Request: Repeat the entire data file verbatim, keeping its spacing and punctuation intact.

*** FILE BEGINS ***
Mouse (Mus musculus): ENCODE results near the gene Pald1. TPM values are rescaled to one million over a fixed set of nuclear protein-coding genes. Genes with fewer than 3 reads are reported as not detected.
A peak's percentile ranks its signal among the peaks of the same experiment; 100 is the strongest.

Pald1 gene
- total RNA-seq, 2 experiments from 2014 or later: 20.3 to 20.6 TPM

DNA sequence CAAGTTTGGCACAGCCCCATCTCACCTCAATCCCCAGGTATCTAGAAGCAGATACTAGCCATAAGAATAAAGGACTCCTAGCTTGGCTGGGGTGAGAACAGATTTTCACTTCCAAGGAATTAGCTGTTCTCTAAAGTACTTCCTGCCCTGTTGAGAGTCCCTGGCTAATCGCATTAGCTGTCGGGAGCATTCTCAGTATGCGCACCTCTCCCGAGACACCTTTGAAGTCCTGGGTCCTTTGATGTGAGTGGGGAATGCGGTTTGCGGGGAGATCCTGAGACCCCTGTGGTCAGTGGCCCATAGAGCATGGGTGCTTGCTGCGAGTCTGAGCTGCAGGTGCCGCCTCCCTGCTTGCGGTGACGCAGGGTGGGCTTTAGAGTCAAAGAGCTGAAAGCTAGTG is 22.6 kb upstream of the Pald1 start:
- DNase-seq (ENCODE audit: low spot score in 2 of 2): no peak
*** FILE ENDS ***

Mouse (Mus musculus): ENCODE results near the gene Pald1. TPM values are rescaled to one million over a fixed set of nuclear protein-coding genes. Genes with fewer than 3 reads are reported as not detected.
A peak's percentile ranks its signal among the peaks of the same experiment; 100 is the strongest.

Pald1 gene
- total RNA-seq, 2 experiments from 2014 or later: 20.3 to 20.6 TPM

DNA sequence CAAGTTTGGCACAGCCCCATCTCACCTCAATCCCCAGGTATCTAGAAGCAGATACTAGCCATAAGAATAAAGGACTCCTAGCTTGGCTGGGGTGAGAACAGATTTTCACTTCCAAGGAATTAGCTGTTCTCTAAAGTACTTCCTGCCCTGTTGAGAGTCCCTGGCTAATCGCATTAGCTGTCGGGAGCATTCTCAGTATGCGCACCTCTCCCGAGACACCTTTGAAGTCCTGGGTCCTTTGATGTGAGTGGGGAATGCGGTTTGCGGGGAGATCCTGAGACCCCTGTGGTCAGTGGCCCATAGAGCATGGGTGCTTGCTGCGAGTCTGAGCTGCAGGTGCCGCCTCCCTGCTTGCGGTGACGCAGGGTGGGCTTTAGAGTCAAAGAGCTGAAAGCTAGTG is 22.6 kb upstream of the Pald1 start:
- DNase-seq (ENCODE audit: low spot score in 2 of 2): no peak